David Burns from Killonan has lodged complaints over how he feels he was treated at Barringtons Hospital
A PATIENT has lodged complaints over his treatment at a leading private hospital in the city.
David Burns from Killonan, near Ballysimon, attended Barringtons Hospital at George’s Quay for a colonoscopy.
While he had no issue with the medical care he received and the anaesthesia he was placed under, he says he was upset at how he felt he was treated by the hospital staff.
Mr Burns has made his concerns known to the General Medical Council, the Institute of Radiographers and Radiologists, the Irish Nurses and Midwives Association, the Health Information and Quality Authority (Hiqa), and his insurer, VHI.
Mr Burns says he went into the hospital at 7.30 on a weekday morning to prepare for the procedure, and was told he would be able to leave by lunchtime. But it was not until after 6pm when he left Barringtons Hospital.
Hospital CEO Denis Cahalane confirmed Mr Burns was asked to stay late, but this was for additional treatment.
In a letter of complaint to the General Medical Council, Mr Burns claimed a nurse answered a mobile telephone while she was inserting a needle into his arm, and did not change her gloves.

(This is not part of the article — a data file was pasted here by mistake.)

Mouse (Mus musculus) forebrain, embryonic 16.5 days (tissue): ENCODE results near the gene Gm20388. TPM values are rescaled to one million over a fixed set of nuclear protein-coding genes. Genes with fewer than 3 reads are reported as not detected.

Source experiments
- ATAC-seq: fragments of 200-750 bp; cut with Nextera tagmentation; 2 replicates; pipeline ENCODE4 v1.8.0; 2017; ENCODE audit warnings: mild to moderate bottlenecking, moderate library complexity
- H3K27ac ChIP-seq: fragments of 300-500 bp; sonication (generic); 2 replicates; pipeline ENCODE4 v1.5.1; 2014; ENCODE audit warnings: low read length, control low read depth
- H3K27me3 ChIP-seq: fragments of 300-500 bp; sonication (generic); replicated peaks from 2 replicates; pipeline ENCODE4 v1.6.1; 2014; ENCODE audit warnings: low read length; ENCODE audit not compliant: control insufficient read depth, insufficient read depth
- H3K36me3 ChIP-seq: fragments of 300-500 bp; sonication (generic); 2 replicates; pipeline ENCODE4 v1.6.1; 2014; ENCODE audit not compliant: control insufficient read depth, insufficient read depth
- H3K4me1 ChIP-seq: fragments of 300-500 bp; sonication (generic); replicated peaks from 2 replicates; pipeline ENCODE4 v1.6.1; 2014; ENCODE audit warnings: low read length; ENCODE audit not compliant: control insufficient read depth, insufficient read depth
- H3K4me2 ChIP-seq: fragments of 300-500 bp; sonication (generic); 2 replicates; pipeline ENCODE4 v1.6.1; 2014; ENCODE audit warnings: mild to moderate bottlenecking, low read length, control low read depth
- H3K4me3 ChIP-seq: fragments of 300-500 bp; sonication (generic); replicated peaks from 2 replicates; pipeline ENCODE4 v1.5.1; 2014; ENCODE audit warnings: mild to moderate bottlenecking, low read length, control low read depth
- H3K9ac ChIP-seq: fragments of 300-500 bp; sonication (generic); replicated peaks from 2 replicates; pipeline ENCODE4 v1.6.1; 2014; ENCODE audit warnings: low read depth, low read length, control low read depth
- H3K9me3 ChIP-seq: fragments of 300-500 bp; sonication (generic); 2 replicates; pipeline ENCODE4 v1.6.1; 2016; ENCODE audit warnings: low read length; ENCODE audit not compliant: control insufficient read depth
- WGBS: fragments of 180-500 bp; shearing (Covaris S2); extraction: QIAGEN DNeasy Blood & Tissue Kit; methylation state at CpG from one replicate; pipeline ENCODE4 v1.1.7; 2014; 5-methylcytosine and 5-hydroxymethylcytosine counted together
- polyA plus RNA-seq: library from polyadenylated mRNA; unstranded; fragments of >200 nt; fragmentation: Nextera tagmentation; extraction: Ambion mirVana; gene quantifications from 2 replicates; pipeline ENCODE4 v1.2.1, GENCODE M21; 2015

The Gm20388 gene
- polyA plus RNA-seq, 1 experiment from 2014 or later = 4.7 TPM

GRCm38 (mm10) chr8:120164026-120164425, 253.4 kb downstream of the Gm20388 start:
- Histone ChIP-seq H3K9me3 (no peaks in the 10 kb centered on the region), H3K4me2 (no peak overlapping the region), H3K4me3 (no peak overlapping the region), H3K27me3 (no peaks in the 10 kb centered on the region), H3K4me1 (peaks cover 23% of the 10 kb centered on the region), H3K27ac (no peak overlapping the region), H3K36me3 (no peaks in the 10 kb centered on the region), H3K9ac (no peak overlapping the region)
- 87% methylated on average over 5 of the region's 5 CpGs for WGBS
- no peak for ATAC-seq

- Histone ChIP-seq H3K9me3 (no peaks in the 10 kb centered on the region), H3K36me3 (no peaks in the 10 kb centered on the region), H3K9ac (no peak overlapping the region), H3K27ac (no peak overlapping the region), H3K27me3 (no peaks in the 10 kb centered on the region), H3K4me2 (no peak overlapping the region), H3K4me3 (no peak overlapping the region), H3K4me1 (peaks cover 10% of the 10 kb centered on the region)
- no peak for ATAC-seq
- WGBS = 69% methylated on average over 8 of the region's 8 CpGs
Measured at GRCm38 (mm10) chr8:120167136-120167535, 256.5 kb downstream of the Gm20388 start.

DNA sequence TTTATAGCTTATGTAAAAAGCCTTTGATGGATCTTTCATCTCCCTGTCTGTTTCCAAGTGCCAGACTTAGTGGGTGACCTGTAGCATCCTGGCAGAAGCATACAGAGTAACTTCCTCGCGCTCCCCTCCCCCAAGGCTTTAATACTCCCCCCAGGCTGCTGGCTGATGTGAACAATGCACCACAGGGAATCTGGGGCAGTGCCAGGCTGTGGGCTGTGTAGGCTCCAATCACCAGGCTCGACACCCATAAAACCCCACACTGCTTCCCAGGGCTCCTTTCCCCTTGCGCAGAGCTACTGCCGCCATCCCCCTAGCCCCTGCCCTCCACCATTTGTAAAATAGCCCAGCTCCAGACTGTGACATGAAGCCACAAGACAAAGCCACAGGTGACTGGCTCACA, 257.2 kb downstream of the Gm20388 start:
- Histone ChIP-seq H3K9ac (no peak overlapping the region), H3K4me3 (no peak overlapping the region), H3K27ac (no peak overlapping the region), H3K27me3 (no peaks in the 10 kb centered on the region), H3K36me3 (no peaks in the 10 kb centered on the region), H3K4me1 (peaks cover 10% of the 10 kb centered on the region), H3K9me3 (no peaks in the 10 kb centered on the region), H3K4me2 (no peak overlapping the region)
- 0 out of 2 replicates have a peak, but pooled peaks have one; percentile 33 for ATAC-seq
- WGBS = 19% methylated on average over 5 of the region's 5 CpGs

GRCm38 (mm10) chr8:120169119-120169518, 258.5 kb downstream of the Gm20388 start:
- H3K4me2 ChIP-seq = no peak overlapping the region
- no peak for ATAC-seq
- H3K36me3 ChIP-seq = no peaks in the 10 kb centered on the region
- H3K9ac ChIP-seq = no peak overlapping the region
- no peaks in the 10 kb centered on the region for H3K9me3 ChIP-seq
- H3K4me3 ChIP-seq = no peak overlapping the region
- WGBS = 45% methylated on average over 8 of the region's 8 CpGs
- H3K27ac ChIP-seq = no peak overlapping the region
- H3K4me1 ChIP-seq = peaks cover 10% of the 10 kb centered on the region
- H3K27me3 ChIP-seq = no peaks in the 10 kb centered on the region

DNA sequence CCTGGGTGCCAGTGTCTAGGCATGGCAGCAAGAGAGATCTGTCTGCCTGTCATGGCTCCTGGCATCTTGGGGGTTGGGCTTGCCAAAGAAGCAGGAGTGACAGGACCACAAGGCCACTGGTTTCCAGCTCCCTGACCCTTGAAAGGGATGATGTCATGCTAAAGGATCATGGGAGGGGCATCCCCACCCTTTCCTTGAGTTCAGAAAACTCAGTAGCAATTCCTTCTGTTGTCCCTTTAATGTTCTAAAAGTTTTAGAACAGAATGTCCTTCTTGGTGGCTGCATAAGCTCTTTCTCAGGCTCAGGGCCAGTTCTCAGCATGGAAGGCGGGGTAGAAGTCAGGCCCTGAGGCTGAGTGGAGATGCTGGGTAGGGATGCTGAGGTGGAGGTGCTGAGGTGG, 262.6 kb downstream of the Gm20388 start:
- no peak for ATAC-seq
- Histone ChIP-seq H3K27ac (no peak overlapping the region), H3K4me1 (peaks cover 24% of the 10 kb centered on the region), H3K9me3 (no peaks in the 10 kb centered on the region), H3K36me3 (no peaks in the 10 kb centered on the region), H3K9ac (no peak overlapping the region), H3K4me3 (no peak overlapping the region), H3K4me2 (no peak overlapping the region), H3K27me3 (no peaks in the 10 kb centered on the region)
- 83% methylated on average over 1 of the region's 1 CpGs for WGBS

He said he contacted Mr Cahalane about this.
In response, the hospital chief said it was a radiographer who answered the telephone call, which was something needed “in the course of the job to deliver patient care”.
On the claim over the standards at the hospital, Mr Cahalane added: “Barringtons Hospital is accredited by the Joint Commission International. It has had three revisions of that since, and it has passed every time”.
He pointed out in 2015, Barringtons Hospital provided care to 30,000 patients.
From these treatments, there were just 33 complaints, he added.
Mr Burns said that, having taken out private insurance, and attended a private hospital for the procedure, he was disappointed.
“I had a brush with cancer 10 years ago, and I attended the Regional Hospital and St Luke’s Hospital in Dublin, and the service was absolutely first class. My neighbour works in A&E and I know how bad it can be there. But my experience was first class. The experience I had in Barringtons Hospital was below this,” he said.
Following the procedure, a disgruntled Mr Burns asked Mr Cahalane to donate the cost of the treatment – around €1,500 – to two local charities, the Southside Boxing Academy, and the Fresh Film Festival. He said he would not pursue the complaint if this was done.
Mr Cahalane told the Limerick Leader that he declined, saying: “Why would I do that? I have to pay my nurses and other staff. I have equipment to buy. He had his treatment and everything went well.”